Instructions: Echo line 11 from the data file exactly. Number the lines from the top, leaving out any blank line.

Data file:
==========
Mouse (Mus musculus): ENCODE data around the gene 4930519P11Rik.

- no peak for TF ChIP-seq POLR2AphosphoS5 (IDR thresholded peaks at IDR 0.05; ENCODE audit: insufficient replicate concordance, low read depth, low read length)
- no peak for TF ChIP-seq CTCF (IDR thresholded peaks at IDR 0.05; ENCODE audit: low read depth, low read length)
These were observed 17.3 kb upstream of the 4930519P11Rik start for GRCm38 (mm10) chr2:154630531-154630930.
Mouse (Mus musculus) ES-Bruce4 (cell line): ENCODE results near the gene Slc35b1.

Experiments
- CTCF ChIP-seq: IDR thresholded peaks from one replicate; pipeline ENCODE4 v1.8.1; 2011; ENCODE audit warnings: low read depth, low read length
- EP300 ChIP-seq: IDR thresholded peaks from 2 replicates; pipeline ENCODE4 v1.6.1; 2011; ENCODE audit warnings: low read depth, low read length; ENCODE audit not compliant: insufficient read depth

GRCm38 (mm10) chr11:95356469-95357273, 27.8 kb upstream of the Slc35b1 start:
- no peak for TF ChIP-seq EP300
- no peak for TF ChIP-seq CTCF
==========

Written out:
- no peak for TF ChIP-seq CTCF